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Practical Applications of Current Standards and Regulations in the Context of Digitalization

Alfred W. Penfold, MBA, CEng, MIET
Practical Applications of Current Standards and Regulations in the Context of Digitalization

At the 2023 ISPE Pharma 4.0™ and Annex 1 Conference, held 11 – 12 December 2023 in Barcelona, Spain, a panel discussion that included regulators from around the world, as well as industry experts, offered attendees insights and discussion regarding new technologies including Artificial Intelligence (AI).

The panel, titled “Practical Applications of Current Standards and Regulations in the Context of Digitalization,” was moderated by David Churchward, Head of Operations Quality, Compliance and External Affairs, AstraZeneca; and Yvonne Duckworth, PE, Fellow – Digital Technology, Associate, CRB.

Panelists included:

Michelangelo Canzoneri
Global Head of Group Smart Manufacturing
Merck KGaA Darmstadt, Germany
Joel Welch, PhD
Associate Director for Science, Office of Biotechnology Products (OBP)
Manuel Ibarra Lorente
Head of Pharmaceutical Inspection & Enforcement Department
AEMPS (Spanish Agency of Medicines and Healthcare Products)
Evdokia Korakianiti
Head of Quality and Safety of Medicines

Questions posed to the panelists included those regarding AI and its application and effects on regulatory issues; proposals and applications sent to regulators; questions regarding the US FDA and EMA reflection papers on AI; the US FDA’s Emerging Technology Program; AI’s effect on manufacturing and control; and the future of digitalization on the industry.

Question # 1: Could the panelists outline key points that industry should consider when sending out novel proposals to regulators, and what elements do regulators look for regarding assurance that risks are being well managed?

Korakianiti began by suggesting that a good example of what regulators look for can be seen in the first application reviewed by the US FDA for continuous API manufacturing when scientific advice was developed in parallel to the review process. Lorente added that the necessary expertise may not exist within the organization, but it may be useful to know how this expertise can be obtained and subsequently incorporated into the organization’s quality management system (QMS) decision-making process.

Canzoneri explained that while we may still be learning about AI, the industry is already applying AI when screening new molecules, for example. He said that AI is more than just digitalization and may be used to leverage quality data — with many benefits. He said he that believed that we could all learn from each other to the benefit of the industry, and that this idea is in keeping with the objective of Pharma 4.0TM.

Question # 2: As the revised Annex 1 took seven years before it was finally published in 2022, will the time it takes to update regulations hinder the application of emerging technologies, such as AI?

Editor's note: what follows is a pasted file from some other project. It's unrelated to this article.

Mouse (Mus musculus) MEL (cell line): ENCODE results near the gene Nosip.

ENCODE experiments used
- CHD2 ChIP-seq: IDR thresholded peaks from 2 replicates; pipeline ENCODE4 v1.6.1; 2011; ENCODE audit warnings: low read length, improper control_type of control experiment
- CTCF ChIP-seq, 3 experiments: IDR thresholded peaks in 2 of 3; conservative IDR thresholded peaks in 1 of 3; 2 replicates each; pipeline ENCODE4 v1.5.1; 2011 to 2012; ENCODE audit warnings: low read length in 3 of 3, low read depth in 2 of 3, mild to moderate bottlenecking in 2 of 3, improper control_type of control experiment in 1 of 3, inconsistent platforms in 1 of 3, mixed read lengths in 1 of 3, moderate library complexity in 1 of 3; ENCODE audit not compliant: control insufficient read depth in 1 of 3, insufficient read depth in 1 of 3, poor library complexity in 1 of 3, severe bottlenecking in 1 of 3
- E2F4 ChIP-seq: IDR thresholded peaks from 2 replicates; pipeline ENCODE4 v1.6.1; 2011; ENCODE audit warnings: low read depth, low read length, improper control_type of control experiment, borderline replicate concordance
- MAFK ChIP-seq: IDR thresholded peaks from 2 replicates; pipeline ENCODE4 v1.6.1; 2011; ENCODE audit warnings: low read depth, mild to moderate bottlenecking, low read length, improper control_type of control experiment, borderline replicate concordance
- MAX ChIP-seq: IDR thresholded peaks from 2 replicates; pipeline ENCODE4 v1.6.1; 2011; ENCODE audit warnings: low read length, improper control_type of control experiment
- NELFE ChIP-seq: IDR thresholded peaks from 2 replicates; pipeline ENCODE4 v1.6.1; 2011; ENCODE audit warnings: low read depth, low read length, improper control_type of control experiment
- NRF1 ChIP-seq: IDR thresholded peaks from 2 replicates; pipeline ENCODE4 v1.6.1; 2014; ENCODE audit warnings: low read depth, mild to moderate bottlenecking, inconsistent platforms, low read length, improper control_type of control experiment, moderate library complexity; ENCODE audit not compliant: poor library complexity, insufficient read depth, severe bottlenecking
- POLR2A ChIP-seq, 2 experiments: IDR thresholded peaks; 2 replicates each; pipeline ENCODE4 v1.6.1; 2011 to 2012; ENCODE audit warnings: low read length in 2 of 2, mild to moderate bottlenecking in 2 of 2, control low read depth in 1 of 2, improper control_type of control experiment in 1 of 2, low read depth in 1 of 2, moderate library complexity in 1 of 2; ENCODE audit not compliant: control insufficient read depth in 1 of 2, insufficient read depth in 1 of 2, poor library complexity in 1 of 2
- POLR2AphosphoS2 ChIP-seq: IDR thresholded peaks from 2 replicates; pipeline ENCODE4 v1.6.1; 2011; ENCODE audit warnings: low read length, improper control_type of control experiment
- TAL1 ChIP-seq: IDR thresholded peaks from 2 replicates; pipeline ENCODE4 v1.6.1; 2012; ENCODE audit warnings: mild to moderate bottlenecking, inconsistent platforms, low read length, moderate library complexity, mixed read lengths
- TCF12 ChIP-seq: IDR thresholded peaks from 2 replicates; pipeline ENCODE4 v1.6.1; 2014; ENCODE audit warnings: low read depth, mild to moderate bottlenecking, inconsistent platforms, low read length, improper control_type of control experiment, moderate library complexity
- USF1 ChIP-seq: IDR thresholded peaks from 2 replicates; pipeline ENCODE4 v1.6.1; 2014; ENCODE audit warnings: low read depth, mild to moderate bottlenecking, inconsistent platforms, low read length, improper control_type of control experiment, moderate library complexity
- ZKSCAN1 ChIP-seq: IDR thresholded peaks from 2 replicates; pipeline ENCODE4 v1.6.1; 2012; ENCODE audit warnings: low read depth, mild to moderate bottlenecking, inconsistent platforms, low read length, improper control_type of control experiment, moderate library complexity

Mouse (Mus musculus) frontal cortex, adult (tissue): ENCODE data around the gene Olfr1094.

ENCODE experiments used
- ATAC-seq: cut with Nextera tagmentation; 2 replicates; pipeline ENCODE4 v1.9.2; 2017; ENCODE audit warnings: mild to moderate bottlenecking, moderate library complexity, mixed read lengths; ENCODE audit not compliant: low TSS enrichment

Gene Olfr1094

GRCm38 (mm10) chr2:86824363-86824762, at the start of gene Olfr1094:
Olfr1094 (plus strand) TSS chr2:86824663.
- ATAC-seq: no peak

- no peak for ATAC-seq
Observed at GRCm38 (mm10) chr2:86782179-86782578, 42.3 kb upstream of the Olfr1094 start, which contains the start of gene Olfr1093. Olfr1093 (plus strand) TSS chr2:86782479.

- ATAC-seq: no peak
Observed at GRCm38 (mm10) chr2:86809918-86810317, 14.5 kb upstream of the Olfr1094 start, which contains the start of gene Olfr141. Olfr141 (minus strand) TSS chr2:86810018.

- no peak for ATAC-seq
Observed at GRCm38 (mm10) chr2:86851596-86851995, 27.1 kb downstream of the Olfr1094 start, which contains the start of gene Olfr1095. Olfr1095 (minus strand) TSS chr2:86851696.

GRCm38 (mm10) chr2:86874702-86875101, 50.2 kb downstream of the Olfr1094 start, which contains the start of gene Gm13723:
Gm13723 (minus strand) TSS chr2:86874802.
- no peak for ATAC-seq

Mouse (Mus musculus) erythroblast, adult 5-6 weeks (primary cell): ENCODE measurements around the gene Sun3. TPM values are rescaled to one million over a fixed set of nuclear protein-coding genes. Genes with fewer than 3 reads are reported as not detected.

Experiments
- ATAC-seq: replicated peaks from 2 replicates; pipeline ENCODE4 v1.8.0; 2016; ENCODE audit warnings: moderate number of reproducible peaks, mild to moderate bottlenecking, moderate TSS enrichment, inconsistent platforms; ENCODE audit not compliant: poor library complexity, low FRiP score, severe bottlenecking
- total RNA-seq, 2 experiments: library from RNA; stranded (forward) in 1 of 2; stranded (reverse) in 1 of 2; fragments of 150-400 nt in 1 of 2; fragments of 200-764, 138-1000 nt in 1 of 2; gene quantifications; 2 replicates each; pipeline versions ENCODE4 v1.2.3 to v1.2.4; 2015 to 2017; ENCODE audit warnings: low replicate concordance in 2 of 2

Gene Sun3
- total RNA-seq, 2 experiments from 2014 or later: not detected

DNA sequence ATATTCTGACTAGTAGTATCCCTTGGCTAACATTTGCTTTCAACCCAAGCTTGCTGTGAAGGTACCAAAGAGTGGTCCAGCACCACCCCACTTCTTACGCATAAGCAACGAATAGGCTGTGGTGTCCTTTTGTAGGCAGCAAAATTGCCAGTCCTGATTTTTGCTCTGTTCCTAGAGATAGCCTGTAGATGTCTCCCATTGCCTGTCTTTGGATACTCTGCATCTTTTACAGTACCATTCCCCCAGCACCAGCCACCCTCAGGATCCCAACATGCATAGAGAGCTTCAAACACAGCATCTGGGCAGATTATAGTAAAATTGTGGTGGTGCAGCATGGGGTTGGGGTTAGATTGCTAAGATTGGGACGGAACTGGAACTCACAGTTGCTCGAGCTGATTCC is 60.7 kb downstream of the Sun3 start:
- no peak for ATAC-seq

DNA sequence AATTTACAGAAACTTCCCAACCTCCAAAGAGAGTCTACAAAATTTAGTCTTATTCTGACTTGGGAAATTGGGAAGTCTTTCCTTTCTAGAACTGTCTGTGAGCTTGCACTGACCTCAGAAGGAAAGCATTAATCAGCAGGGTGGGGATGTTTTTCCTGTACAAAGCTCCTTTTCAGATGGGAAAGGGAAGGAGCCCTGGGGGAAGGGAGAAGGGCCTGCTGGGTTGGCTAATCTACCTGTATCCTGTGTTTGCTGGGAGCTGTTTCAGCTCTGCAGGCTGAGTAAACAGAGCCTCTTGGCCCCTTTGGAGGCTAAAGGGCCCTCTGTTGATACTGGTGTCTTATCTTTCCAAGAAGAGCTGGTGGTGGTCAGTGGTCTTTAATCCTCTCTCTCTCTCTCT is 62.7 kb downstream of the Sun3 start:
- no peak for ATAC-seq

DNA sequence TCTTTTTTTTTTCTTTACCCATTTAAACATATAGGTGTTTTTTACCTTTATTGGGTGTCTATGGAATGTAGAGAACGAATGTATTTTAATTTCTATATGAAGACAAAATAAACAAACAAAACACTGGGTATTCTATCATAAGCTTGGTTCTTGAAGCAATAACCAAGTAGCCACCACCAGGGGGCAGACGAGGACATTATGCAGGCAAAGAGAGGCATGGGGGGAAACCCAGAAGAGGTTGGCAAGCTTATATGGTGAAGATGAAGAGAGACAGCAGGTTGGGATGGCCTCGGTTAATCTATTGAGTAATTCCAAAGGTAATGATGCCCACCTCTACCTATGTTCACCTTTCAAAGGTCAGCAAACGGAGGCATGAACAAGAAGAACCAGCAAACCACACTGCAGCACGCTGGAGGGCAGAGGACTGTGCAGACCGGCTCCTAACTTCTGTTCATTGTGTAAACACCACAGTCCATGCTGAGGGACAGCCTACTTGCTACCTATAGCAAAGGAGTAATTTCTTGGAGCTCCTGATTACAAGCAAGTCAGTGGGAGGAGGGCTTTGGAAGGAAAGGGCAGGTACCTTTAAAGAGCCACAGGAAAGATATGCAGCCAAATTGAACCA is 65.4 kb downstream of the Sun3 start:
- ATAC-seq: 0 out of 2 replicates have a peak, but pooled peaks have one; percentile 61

According to Welch, the US FDA’s Emergency Technology Program was initiated to help with the introduction of new and emerging technologies and that guidance documents and industry conferences also can be effective at establishing key principles related to AI. Lorente concurred when he noted that guidelines and regulations are not necessary for new technologies and that many principles for managing new technologies are already in place; for example, those defining the scope, level of supervision and automation and with risk assessments capturing any changes in algorithms.

From the EMA’s point of view, Korakianiti commented that the agency has developed the Quality Innovation Group (QIG) for new technologies. She noted that it was important to create a flexible and adaptable framework and that early engagement with the EMA is always recommended for evolving guidance, Q&A documents, and regular updates. Canzoneri added that the amount of effort required will be determined by the number of use cases, and that the effectiveness and standardization of AI is important for adopting AI to accelerate the digital transformation.

Question # 3: What is the regulatory view on the use of generative AI, and how do you see them used in our industry?

The US FDA, EMA and AEMPS panelists said that they had no direct experience of use cases with AI. However, Korakianiti referenced that the EMA task force, whose members are collaborating with AI developers, have noticed that pharmacovigilance is a target area of concern. She also said that the EMA would always evaluate AI in the context of a product and process. Canzoneri explained that generative AI became popular a year ago for clinical reports and has also been used to generate Standard Operating Procedures (SOPs) – it’s an exciting area, he said, but barriers exist in the form of biased data. Lorente commented that the source and integrity of data is important.

Question #4: Can anyone comment on the AI discussion paper from the [US] FDA and the reflection paper on AI by the EMA and explain the next steps for this initiative?